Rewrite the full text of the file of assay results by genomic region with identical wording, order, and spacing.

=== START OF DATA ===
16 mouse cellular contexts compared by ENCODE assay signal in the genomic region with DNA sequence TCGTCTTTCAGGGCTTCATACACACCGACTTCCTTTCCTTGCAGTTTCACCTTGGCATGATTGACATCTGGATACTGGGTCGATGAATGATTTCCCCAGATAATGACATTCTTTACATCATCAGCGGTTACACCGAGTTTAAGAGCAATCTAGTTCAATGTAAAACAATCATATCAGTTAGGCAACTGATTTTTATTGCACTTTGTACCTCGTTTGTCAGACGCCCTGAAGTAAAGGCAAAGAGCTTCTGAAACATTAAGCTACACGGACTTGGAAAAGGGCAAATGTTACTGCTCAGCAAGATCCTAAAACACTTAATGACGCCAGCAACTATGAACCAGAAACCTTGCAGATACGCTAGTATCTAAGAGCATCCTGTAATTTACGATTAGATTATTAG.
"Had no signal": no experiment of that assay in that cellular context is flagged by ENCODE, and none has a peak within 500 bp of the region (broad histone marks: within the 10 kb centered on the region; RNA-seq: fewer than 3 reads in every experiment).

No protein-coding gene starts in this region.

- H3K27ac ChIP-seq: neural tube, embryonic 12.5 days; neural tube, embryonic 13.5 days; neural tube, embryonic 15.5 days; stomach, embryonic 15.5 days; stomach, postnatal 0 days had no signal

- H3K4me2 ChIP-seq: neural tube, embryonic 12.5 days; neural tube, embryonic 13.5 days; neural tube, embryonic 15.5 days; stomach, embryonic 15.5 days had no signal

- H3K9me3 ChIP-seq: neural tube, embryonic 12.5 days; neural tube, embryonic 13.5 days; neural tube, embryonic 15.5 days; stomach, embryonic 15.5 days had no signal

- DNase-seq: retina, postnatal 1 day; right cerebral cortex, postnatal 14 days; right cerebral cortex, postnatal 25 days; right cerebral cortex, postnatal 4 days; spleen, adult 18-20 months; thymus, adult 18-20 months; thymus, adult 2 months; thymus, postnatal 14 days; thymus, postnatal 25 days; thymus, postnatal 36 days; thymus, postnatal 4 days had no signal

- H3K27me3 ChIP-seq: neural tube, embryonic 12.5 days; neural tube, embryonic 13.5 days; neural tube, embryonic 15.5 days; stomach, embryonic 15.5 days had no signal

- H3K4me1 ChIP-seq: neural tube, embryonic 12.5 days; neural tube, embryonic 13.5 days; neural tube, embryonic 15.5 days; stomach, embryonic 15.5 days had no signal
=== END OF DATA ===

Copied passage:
16 mouse cellular contexts compared by ENCODE assay signal in the genomic region with DNA sequence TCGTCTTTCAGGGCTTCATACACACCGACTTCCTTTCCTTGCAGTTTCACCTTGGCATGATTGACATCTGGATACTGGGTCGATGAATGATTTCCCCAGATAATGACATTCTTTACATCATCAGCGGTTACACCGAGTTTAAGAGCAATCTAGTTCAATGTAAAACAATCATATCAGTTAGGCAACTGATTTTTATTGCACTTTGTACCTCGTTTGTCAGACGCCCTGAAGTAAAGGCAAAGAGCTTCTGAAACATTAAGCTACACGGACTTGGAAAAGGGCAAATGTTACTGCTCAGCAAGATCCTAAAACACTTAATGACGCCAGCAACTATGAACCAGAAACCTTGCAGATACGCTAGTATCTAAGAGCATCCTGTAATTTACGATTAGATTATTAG.
"Had no signal": no experiment of that assay in that cellular context is flagged by ENCODE, and none has a peak within 500 bp of the region (broad histone marks: within the 10 kb centered on the region; RNA-seq: fewer than 3 reads in every experiment).

No protein-coding gene starts in this region.

- H3K27ac ChIP-seq: neural tube, embryonic 12.5 days; neural tube, embryonic 13.5 days; neural tube, embryonic 15.5 days; stomach, embryonic 15.5 days; stomach, postnatal 0 days had no signal

- H3K4me2 ChIP-seq: neural tube, embryonic 12.5 days; neural tube, embryonic 13.5 days; neural tube, embryonic 15.5 days; stomach, embryonic 15.5 days had no signal

- H3K9me3 ChIP-seq: neural tube, embryonic 12.5 days; neural tube, embryonic 13.5 days; neural tube, embryonic 15.5 days; stomach, embryonic 15.5 days had no signal

- DNase-seq: retina, postnatal 1 day; right cerebral cortex, postnatal 14 days; right cerebral cortex, postnatal 25 days; right cerebral cortex, postnatal 4 days; spleen, adult 18-20 months; thymus, adult 18-20 months; thymus, adult 2 months; thymus, postnatal 14 days; thymus, postnatal 25 days; thymus, postnatal 36 days; thymus, postnatal 4 days had no signal

- H3K27me3 ChIP-seq: neural tube, embryonic 12.5 days; neural tube, embryonic 13.5 days; neural tube, embryonic 15.5 days; stomach, embryonic 15.5 days had no signal

- H3K4me1 ChIP-seq: neural tube, embryonic 12.5 days; neural tube, embryonic 13.5 days; neural tube, embryonic 15.5 days; stomach, embryonic 15.5 days had no signal